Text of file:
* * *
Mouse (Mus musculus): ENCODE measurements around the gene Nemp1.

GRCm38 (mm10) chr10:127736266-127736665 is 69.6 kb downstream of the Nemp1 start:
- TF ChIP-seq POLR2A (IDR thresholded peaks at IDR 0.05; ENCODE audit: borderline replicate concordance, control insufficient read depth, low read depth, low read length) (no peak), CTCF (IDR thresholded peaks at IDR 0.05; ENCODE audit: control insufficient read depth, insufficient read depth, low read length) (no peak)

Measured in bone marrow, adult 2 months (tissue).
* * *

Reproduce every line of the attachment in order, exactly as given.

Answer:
Mouse (Mus musculus): ENCODE measurements around the gene Nemp1.

GRCm38 (mm10) chr10:127736266-127736665 is 69.6 kb downstream of the Nemp1 start:
- TF ChIP-seq POLR2A (IDR thresholded peaks at IDR 0.05; ENCODE audit: borderline replicate concordance, control insufficient read depth, low read depth, low read length) (no peak), CTCF (IDR thresholded peaks at IDR 0.05; ENCODE audit: control insufficient read depth, insufficient read depth, low read length) (no peak)

Measured in bone marrow, adult 2 months (tissue).